Learn why social engagement is key for health programs, including those that encourage weight loss and smoking cessation.
Corporate wellness programs can improve workers’ well-being and boost on-the-job performance while reducing lost workdays and the cost of health care premiums. But for these programs to work, employees need to buy in and participate. Indeed; lack of engagement is the biggest obstacle to changing behavior for 77 percent of organizations with wellness programs according to Towers-Watson’s 2013/2014 Staying@Work Survey Report.1
What’s the secret to encouraging employees to actively participate in corporate wellness programs? Social engagement — specifically, the social and emotional support that comes from group participation. Support groups have proven key for health programs that encourage weight loss, diabetes lifestyle management and smoking cessation, as well as initiatives for stress reduction and financial wellness. And when offered as part of a multi-channel approach that includes in-person meetings, online tools and mobile apps, a wellness program can become a lifeline for those employees who need to get on track to a healthier life.
Employees may initially like the idea of getting help to overcome obesity, quit smoking, boost activity or improve their fitness, but they may not want to share these struggles with their employer. A recent Humana/Economist Intelligence Unit study found a majority of employees are prepared to share personal information given the right privacy guarantees. Proactive, transparent communications that inform employees how health and participation data will be used, protected, and what the employer can and cannot see is the key to overcoming employees’ reluctance to share their personal information.
Once onboard, group coaching sessions can tap into the social needs of people managing a disease or facing lifestyle well-being challenges. Coaching provides strategies for how to change behaviors combined with guidance to help change those behaviors and replace them with healthier ones. Support from both coaches and peers offer motivation, celebrate progress, and can help participants overcome setbacks and obstacles.
A wellness program can make the most of social team participation by recognizing that employees learn and relate in different ways. Many programs offer online chats or discussion groups where members share success stories and frustrations, while e-mail advice and wellness texts provide a daily dose of motivation.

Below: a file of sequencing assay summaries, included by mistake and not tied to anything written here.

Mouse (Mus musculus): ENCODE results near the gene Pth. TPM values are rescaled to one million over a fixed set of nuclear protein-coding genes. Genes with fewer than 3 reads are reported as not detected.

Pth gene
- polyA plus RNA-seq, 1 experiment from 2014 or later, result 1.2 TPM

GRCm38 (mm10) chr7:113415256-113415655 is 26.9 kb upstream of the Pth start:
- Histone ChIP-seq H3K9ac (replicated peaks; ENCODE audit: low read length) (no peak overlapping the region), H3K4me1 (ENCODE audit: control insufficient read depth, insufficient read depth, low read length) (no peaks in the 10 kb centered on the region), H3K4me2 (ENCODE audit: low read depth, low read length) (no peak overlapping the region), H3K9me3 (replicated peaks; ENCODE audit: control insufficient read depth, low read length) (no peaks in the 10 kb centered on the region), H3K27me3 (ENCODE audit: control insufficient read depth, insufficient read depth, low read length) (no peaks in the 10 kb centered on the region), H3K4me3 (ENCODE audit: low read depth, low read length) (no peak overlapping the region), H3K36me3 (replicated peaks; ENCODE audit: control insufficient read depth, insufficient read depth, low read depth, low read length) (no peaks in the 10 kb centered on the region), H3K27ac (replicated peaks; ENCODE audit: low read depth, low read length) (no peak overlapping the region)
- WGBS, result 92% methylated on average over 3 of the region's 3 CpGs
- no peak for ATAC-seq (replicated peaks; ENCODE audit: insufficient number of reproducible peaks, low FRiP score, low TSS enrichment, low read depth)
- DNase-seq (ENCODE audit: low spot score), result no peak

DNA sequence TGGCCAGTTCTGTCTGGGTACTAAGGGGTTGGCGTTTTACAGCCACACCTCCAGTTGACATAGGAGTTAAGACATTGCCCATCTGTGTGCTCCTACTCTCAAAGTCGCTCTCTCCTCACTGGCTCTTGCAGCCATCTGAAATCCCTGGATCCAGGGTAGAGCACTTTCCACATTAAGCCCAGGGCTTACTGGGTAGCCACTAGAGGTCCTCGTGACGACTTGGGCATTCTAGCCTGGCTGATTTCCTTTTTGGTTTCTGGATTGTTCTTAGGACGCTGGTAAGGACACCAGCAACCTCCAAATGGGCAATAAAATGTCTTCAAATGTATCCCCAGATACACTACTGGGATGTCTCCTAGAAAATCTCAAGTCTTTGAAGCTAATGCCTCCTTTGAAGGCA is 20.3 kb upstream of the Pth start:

Integrated web-based tools and smartphone apps that allow users to track nutrition and exercise, or act as digital coaches to support weight loss or smoking cessation goals, can help monitor and reinforce healthy habits.
A multi-channel approach recognizes that changing behaviors is hard work. By pairing face-to-face activities with online and phone-based elements, it allows employees to engage in the manners most effective for them.
Friendly competition can help bring out the best. Online games and apps allow individuals to compete against others in fitness-related challenges. Enabling participants see how they compare against others on the leaderboard offers both encouragement – and reward – for their progress.
Companies can become partners in health with an employer-sponsored step challenge. Co-workers can compete individually or as a team to see who can get the most steps in their day, week, or month. Employers can provide extra motivation by offering movie tickets or gift cards to top steppers.
Simple changes in workplace policy can have a big impact when it comes to establishing a culture of wellness. To help inspire activity, for example, companies can encourage workers to take the stairs or promote a lunch hour walking club. Adding healthy snacks to company vending machines could encourage employees eat healthier while spurring new breakroom discussion.
Ultimately, running a healthy business means helping to empower employees make lasting, noticeable change in their health and well-being. Employers can facilitate wellness program participation by offering organization-wide education sessions aimed at addressing common health problems. Social media and mobile wellness apps can also help to educate, inspire and start conversations around wellness topics.
Learn more about running a healthy business in “Six common mistakes employers make with wellness programs.”
1“The Business Value of a Healthy Workforce;” Towers-Watson Staying@work Survey Report 2013/2014. http://www.towerswatson.com/en-US/Insights/IC-Types/Survey-Research-Results/2013/12/stayingatwork-survey-report-2013-2014-us
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